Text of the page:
COOLSHITE – Up In The Air
Up In The Air – Movie Review [for CoolShite On The Tube]
- Dir: Jason Reitman
- Starring: George Clooney, Vera Farmiga, Anna Kendrick, Jason Bateman
Adapted from a novel by Walter Kim (who also wrote the novel Thumbsucker), Up In The Air could easily be another charming rom-com starring Clooney, but in the hands of Jason Reitman, audiences are in for more than they bargained for – and odds are they will be grateful.
Jason Reitman is a director that should be on everybody’s watch-list by now – he’s got a satirical style that is gentler (but no less sharp) than the Coen Brothers and a knack for dialogue and writers that has produced some of the best mainstream/fringe films of the last decade. With Up In The Air, Reitman blends the rom-com genre with a non-preachy interpretation of the human impact of the GFC.
Reminding us that one of the supposedly great things about America is that there’s always money to be made, Up In The Air follows the travels of Ryan Bingham, a redundancy consultant hired by firms who need to cut staff but are unwilling to deal with the soon-to-be-unemployed. Unsurprisingly, business is good – Bingham flies around the country constantly, confidently removing the incomes and security of untold lives while chasing his real prize – frequent flyer miles.
Bingham’s whole life is in transit; he even lectures on the empowerment of a life with no attachments, family or possessions – unaware that he is in fact burdened with arbitrary goals and his love of high status, insincere uniformity. When he meets the beautiful and equally self-assured Alex Goran (Farmiga) in a transit lounge, he believes he has found a fellow traveler in his no-holds-barred/no-strings-attached lifestyle.
However, this lifestyle is threatened by the introduction of ambitious graduate Natalie Keener (Kendrick), who plans to digitally revolutionise the redundancy industry, and reduce overheads by removing the face-to-face component – and thus, Bingham’s jet-setting lifestyle.
Clooney isn’t exactly stretching himself with this one; once again he’s a confident, charming, emotionally distant sexual predator of ruthless efficiency both on the job and ‘on the job’… but in the role of Ryan Bingham, a status-obsessed high-flying ‘transitioning consultant’, this stereotype is removed from the gaming halls of Las Vegas and rubs caustically against the lives of real people in a time of economic decline.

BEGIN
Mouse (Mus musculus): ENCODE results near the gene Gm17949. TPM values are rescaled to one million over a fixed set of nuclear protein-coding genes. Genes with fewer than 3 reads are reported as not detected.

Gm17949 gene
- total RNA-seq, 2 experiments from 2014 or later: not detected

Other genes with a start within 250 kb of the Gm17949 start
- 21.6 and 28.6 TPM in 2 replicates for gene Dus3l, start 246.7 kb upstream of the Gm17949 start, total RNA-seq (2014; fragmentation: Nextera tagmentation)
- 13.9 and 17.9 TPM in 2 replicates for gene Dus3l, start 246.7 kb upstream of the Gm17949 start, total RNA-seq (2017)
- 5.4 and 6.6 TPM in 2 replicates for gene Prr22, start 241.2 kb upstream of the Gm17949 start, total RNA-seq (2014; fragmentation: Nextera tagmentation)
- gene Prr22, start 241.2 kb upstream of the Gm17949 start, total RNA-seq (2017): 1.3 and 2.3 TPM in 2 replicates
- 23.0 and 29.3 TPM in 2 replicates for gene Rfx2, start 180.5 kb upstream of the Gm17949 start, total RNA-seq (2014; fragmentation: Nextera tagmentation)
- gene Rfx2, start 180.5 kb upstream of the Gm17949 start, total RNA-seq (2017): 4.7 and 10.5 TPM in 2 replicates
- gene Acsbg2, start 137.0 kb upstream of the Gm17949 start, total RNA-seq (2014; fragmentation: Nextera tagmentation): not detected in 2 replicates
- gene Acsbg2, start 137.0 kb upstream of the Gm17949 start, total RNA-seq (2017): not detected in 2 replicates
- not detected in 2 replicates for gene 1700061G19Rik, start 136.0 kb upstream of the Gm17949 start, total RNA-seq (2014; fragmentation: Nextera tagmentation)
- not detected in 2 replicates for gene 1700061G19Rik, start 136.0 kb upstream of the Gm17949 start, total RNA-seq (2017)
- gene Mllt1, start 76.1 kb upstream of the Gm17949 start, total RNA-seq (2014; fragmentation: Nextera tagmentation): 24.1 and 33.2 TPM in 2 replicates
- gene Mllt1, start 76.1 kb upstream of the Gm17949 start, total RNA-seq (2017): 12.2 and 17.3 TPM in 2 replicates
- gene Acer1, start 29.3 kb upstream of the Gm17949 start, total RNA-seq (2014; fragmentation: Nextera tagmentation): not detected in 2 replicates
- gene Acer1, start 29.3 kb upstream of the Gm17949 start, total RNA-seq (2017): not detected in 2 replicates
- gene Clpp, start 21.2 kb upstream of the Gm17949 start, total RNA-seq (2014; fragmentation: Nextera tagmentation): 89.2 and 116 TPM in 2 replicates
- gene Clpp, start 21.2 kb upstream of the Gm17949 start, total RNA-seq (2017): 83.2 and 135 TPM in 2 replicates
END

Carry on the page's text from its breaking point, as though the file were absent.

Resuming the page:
Reitman takes this premise a step further than one might expect by splicing interviews with real people who have been ‘let go’ among set pieces from character actors (including the always awesome J.K Simmons) in montages of redundancy interviews used to establish Bingham’s role – interestingly, Clooney doesn’t even appear in some of these interviews, which heightens the sense of distance that is central to Bingham’s success.
Apart from the clever commentary, this film is also superbly lifted above the usual rom-com fare by a strong supporting cast of women in strong roles – Farmiga is to be roundly applauded for bringing 35+ strength and sexiness back to the screen, easily holding her own against Clooney’s indisputable charisma.
Beyond that, the women in this film demonstrate quite clearly the value in the life choices that Bingham believes is beneath him; the dignity of his grounded homemaker sister Kara (Amy Morton), the naive faith and warmth of younger sister Julie (Melanie Lynskey) and the bravado and bluff romantic nature of young careerist Natalie.
All told, Up In The Air will bring Reitman a broader audience, thanks to the Clooney-factor, but it is easy to sense that this is just the latest installment in a growing body of work that appears to seamlessly blend familiar forms and genres with the issues and idiosyncracies of our times.